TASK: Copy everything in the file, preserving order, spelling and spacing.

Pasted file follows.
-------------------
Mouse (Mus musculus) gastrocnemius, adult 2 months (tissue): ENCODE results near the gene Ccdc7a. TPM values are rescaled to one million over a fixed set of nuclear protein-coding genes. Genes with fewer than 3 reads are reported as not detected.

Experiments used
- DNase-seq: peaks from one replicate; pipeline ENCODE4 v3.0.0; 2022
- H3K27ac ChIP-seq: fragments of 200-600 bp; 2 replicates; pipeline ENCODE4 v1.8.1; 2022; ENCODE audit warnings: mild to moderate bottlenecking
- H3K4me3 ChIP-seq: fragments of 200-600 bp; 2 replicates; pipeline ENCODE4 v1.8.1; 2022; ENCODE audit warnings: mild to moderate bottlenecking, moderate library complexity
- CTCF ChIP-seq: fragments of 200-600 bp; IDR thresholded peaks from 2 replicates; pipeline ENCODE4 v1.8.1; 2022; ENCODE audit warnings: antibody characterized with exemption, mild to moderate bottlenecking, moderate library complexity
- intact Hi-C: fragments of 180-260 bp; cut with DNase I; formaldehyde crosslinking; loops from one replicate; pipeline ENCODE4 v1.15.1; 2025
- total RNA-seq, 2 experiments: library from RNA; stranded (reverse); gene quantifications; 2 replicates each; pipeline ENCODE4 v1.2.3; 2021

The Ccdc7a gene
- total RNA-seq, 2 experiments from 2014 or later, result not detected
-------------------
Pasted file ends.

Mouse (Mus musculus) gastrocnemius, adult 2 months (tissue): ENCODE results near the gene Ccdc7a. TPM values are rescaled to one million over a fixed set of nuclear protein-coding genes. Genes with fewer than 3 reads are reported as not detected.

Experiments used
- DNase-seq: peaks from one replicate; pipeline ENCODE4 v3.0.0; 2022
- H3K27ac ChIP-seq: fragments of 200-600 bp; 2 replicates; pipeline ENCODE4 v1.8.1; 2022; ENCODE audit warnings: mild to moderate bottlenecking
- H3K4me3 ChIP-seq: fragments of 200-600 bp; 2 replicates; pipeline ENCODE4 v1.8.1; 2022; ENCODE audit warnings: mild to moderate bottlenecking, moderate library complexity
- CTCF ChIP-seq: fragments of 200-600 bp; IDR thresholded peaks from 2 replicates; pipeline ENCODE4 v1.8.1; 2022; ENCODE audit warnings: antibody characterized with exemption, mild to moderate bottlenecking, moderate library complexity
- intact Hi-C: fragments of 180-260 bp; cut with DNase I; formaldehyde crosslinking; loops from one replicate; pipeline ENCODE4 v1.15.1; 2025
- total RNA-seq, 2 experiments: library from RNA; stranded (reverse); gene quantifications; 2 replicates each; pipeline ENCODE4 v1.2.3; 2021

The Ccdc7a gene
- total RNA-seq, 2 experiments from 2014 or later, result not detected